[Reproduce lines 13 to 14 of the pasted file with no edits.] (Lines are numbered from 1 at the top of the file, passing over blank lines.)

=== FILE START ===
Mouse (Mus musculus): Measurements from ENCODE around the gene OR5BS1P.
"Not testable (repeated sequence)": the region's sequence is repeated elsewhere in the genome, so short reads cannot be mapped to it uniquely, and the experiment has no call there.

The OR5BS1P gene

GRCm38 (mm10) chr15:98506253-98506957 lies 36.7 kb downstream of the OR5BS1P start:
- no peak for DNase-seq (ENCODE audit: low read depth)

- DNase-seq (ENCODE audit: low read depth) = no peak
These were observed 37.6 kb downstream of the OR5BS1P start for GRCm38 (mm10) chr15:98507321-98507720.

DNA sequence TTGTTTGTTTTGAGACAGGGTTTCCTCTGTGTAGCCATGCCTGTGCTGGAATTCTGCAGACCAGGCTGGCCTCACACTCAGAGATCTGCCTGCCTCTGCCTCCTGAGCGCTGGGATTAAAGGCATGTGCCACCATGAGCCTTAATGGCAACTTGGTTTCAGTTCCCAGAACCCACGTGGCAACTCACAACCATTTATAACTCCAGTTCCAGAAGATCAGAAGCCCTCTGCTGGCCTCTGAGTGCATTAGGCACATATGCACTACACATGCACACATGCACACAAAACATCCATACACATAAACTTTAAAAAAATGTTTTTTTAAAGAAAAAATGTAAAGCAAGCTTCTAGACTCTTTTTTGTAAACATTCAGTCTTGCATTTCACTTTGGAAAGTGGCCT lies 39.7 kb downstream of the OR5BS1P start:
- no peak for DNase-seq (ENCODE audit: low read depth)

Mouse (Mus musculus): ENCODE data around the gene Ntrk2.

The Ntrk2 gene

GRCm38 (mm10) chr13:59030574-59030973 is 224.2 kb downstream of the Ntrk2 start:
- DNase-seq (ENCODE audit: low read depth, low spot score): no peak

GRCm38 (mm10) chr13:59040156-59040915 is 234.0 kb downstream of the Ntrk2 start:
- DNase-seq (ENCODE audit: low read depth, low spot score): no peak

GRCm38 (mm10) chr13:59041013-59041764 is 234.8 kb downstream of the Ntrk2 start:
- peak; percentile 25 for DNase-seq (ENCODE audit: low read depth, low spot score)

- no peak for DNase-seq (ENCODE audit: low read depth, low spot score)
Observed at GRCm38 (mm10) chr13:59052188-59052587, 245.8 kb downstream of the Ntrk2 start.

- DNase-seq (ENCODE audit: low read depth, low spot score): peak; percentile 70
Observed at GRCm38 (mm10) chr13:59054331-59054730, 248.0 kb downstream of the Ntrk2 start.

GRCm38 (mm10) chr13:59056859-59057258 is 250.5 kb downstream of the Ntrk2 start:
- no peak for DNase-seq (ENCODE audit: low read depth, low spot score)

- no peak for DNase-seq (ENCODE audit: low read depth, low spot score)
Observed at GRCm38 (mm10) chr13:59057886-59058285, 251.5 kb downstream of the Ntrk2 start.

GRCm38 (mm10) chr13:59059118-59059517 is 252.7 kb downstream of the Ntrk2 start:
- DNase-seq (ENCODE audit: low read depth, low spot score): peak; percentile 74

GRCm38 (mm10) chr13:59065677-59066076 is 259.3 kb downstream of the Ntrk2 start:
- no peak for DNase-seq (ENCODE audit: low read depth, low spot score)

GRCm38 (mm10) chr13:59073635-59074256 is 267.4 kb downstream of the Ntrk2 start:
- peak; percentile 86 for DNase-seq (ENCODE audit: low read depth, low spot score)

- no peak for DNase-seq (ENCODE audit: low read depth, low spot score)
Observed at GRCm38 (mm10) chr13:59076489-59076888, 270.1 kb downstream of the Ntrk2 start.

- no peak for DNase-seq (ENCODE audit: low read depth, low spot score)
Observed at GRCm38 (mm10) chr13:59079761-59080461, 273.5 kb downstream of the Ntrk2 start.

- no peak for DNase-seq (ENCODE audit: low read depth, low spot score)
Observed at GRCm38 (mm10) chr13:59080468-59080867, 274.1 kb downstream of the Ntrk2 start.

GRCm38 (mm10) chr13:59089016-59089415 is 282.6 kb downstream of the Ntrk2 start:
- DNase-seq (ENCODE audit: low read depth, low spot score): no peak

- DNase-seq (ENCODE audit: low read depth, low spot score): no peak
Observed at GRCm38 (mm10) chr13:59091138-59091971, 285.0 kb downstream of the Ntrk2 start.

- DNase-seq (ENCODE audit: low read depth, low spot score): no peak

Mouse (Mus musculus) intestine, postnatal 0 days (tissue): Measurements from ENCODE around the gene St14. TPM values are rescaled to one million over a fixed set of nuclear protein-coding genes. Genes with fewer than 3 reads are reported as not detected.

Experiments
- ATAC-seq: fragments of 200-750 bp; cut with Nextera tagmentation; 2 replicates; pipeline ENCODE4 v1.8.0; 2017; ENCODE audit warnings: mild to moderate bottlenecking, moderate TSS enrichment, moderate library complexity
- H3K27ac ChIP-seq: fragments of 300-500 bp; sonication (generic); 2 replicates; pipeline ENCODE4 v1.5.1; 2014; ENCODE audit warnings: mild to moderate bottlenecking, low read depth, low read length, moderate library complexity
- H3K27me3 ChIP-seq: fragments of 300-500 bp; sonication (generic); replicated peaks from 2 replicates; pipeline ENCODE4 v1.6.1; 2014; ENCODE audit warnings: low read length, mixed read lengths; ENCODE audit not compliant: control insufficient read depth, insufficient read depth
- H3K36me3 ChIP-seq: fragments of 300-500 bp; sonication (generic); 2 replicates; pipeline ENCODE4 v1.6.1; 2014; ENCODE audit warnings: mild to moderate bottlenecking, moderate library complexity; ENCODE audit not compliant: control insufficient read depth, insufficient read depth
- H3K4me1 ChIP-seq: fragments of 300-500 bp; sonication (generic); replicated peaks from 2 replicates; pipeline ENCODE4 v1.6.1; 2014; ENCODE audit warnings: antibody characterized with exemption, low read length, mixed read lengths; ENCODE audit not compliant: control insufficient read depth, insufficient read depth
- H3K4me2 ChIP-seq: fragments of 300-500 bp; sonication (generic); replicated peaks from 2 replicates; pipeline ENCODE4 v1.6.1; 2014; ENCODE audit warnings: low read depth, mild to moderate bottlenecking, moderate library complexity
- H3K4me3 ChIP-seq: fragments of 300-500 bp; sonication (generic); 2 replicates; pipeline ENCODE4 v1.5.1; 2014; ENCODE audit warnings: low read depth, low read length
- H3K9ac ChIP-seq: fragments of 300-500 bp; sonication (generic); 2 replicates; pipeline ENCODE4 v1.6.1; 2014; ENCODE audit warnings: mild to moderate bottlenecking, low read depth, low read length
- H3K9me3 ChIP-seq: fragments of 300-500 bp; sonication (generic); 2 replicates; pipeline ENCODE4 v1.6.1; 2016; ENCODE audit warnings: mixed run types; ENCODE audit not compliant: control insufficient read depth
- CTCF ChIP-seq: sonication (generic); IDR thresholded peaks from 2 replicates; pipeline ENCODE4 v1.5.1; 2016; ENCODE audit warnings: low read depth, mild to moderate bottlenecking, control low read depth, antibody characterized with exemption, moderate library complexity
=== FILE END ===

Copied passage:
- DNase-seq (ENCODE audit: low read depth, low spot score): no peak

GRCm38 (mm10) chr13:59040156-59040915 is 234.0 kb downstream of the Ntrk2 start: